Do you want to capture your reader’s attention? In this post, we explain how Billy Collins’s 6 pleasures of poetry will help you become a better writer in any genre.
Bold claim incoming: Above all, reading literature ought to be pleasurable, even—dare I say it—fun.
Now, some readers might bristle and kick at this statement. No! — foremost of all literature must challenge, inform, and enrich!
And, yes, while these may be worthy goals in reading and writing literature, the idea that a work ought to be pleasurable first is purely pragmatic.
Two things drive human behaviour: the pursuit of pleasure and avoidance of pain.
So, if we want to urge readers to continue reading our work, we must give them a solid reason to do so first. Reading that work must be pleasant, so pleasant, and engaging, in fact, that all other activities seem almost painful by comparison.
And if reading work is a chore, dull, even miserable? Well, it doesn’t matter how challenging, informative, or enriching it might be—the promise of such things won’t be enough to motivate the reader to press on, let alone finish reading.
A quick question: Have you gotten to a point in your growth as a writer where your work is technically and mechanically correct, but still a bit dull and unengaging?
It’s tempting to tell yourself these are signs that your work is serious and therefore important. But this is an age-old copout. The truth is it’s time to figure out some strategies to make your work more pleasurable, and thus, engaging.
Well, Billy Collins has theorised about the distinct pleasures literature (and poetry in particular) potentially provides us as readers. (Billy Collins was poet laureate of New York and then the United States.) And, in his essay Poetry, Pleasure, and the Hedonist Reader, and his Masterclass, he enumerates them. I encourage you to check out these primary sources at some point, but I’ve tried to cover the best bits in this article.
Suggested reading: Billy Collins’s 6 Elements Of A Poem
Billy Collins’s 6 Pleasures Of Poetry
1. The Pleasure Of Dance
Essentially, the pleasure of dance is the rhythm of your writing, which is largely governed by sentence length and punctuation. Do you want to create a sense of building tension, of creating suspense with—not just the way your work’s content unfolds—but the flow of your prose itself? Great! Try writing longer compound and complex sentences to lend your work moments of breathlessness. Want to create emphasis instead? To make a point? Use shorter sentences. No commas. No clauses. Whatever you do, use a variety of sentence lengths, types, and structures.
2. The Pleasure Of Sound
Let’s face it; some words are just fun to say.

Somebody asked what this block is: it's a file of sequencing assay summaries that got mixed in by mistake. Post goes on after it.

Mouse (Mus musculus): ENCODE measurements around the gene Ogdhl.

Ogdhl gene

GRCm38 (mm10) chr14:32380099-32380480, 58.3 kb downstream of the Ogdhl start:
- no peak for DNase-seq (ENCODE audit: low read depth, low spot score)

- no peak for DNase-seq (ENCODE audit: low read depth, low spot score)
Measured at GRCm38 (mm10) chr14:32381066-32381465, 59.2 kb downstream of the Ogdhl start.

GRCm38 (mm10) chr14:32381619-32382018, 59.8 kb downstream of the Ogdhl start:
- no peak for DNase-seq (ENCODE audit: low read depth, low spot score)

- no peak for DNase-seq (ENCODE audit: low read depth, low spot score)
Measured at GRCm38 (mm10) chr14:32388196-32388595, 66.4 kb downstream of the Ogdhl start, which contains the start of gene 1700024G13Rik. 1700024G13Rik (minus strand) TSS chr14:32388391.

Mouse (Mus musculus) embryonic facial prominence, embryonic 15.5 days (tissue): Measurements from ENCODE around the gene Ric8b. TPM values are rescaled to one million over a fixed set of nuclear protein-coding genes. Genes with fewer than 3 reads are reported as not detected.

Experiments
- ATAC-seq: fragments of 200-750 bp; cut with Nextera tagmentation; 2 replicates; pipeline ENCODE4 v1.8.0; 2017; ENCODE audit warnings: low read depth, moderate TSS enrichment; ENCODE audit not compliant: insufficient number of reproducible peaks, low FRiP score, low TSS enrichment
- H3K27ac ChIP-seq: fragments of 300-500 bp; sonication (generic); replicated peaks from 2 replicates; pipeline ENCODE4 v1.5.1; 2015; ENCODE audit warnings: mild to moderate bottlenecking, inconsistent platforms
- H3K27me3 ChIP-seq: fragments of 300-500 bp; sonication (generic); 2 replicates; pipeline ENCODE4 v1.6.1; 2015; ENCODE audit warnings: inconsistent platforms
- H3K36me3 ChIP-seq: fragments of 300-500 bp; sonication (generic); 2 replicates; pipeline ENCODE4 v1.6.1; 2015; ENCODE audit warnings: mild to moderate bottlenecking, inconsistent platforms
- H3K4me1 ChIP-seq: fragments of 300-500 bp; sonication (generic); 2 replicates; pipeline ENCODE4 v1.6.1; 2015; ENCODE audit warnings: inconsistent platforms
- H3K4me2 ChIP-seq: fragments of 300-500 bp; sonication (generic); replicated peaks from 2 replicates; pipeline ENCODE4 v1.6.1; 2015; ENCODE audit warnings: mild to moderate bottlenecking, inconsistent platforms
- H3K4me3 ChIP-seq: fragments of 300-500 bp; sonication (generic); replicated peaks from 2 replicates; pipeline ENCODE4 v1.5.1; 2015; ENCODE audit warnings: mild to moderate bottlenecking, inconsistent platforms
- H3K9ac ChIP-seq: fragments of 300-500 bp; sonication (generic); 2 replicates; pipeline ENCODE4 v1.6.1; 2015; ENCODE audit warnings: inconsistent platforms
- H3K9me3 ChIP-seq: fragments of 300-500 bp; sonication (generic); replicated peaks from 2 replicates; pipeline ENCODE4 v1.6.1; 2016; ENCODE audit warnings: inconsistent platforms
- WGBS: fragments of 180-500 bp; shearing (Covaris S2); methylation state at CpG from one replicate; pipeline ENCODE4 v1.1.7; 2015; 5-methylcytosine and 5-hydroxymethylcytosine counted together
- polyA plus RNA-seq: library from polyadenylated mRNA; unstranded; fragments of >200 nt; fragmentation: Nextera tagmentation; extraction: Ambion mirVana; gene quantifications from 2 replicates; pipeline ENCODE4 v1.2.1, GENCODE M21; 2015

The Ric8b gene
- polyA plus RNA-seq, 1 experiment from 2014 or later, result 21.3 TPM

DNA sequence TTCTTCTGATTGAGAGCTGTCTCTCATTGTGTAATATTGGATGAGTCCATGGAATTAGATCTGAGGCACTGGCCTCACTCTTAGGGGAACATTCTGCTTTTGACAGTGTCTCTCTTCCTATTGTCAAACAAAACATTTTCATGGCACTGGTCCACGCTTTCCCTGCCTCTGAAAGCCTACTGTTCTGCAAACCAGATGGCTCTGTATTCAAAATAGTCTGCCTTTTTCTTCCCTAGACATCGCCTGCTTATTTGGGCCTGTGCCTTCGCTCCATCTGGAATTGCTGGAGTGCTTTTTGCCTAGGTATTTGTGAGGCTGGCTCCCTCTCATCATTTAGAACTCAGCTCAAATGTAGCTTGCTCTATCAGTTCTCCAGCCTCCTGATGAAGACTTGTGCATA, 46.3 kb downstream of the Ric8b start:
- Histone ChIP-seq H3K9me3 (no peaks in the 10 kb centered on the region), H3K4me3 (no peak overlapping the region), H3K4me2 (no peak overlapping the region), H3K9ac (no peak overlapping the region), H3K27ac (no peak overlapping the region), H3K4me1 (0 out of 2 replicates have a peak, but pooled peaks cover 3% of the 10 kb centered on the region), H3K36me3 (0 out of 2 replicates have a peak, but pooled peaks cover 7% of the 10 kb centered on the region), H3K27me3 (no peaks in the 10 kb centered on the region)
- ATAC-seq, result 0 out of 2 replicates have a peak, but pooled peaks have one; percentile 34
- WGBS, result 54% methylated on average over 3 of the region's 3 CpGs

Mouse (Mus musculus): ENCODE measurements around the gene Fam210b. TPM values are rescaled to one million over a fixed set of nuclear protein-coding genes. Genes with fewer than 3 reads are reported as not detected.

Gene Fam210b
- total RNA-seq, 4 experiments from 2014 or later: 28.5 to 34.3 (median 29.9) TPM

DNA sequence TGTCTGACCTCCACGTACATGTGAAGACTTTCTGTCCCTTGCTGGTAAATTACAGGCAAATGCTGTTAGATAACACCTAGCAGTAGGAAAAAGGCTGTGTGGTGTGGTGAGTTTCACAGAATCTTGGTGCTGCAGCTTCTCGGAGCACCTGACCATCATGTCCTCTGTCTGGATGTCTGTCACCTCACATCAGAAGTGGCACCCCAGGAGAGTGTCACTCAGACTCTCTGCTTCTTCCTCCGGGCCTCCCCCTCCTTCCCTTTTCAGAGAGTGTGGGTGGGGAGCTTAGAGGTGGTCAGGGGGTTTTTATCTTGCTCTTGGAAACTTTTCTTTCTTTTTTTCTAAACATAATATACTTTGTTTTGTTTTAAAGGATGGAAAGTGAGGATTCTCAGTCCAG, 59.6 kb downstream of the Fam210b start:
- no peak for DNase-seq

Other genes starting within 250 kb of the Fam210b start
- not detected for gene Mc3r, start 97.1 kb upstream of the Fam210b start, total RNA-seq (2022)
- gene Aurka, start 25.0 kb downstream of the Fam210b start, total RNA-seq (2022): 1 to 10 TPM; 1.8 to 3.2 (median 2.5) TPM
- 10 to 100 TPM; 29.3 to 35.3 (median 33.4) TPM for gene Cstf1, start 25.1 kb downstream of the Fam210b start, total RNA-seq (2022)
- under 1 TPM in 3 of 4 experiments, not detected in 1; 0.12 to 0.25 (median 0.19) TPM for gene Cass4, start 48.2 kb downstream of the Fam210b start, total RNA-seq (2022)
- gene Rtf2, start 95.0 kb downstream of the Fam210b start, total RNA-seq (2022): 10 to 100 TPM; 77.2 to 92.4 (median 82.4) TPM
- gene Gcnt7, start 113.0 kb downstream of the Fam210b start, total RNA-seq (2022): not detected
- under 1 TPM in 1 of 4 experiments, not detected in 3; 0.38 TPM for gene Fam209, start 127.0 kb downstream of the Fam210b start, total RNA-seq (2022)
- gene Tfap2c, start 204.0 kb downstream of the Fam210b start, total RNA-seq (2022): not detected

Words like sibilant, mellifluous, and… kerfuffle.
Collins encourages writers to use words that ‘mean more and sound better’. So, don’t just search for the word that has the precise denotative meaning you looking for, but the right connotation and sound as well.
Because, remember, as Collins says: ‘there is no such thing as a synonym.’
3. The Pleasure Of Travel
Collins suggests great writing ought to transform and transport us. A story, poem, or essay ought to take us to different worlds (and worlds of experience). Whether the piece takes us to a real rarefied and exotic location, or an imaginative dreamscape—it doesn’t matter. Readers just want to be taken from the familiar to the unfamiliar, from Kansas to Oz.
4. The Pleasure Of Metaphoric Connection
This pleasure is all about the surprise of new perspectives—the pleasure of a new synapse forming a connection between two unlikely subjects. Collins calls this moving from the ‘provisional to the discovered subject’; a foundational technique in his work. Probably the most famous example from his oeuvre is his poem The Lanyard which tracks his mind wandering from the word lanyard to an experience making a lanyard as a child, to a revelation about motherhood.
5. The Pleasure Of Meaning
This refers to when a work’s emotional effect crystallises into a significance you can articulate—an epiphany of emotional and intellectual significance. This is often whatever ultimate insight the writer has stumbled across while writing that they share with the reader (whether subtly or explicitly). Collins says the key to making this epiphany feel natural is to never go into the composition process with a thesis statement or moral in mind. Otherwise, he warns the piece will come across as cloying and didactic. However, if you are genuinely going on a journey of discovery and welcome readers to tag along—they are much more likely to accept (or at least be intrigued by) whatever insight you may happen upon.
6. The Pleasure Of Companionship
This, to Collins, is the most precious aspect of literature. A work of literature becomes the reader’s companion when they internalise it and carry it with them. This can happen a number of ways: through memorising a poem or passage of a story or essay or even imbibing whatever emotional and/or intellectual epiphany it gave you. Whatever the case may be, when you really internalise a work, anytime you think of it you get to relive the profound experience of whatever it evokes in you.
The Final Word
And there you have it: Collins’s 6 Pleasures Of Poetry!
Next time your writing or revising, go back through your work, not as a writer, but with a reader’s eye. How many of the above pleasures do you find in your work? Is there a passage you could revise or add to so that it could evoke any of the pleasures that might be missing?
Finally, consider Collins’ simple but effective mantra for his own work: ‘Don’t forget the reader.’
If you enjoyed this, read: Billy Collins’s 6 Elements Of A Poem
Source for photograph: Marcelo Noah
by Oliver Fox
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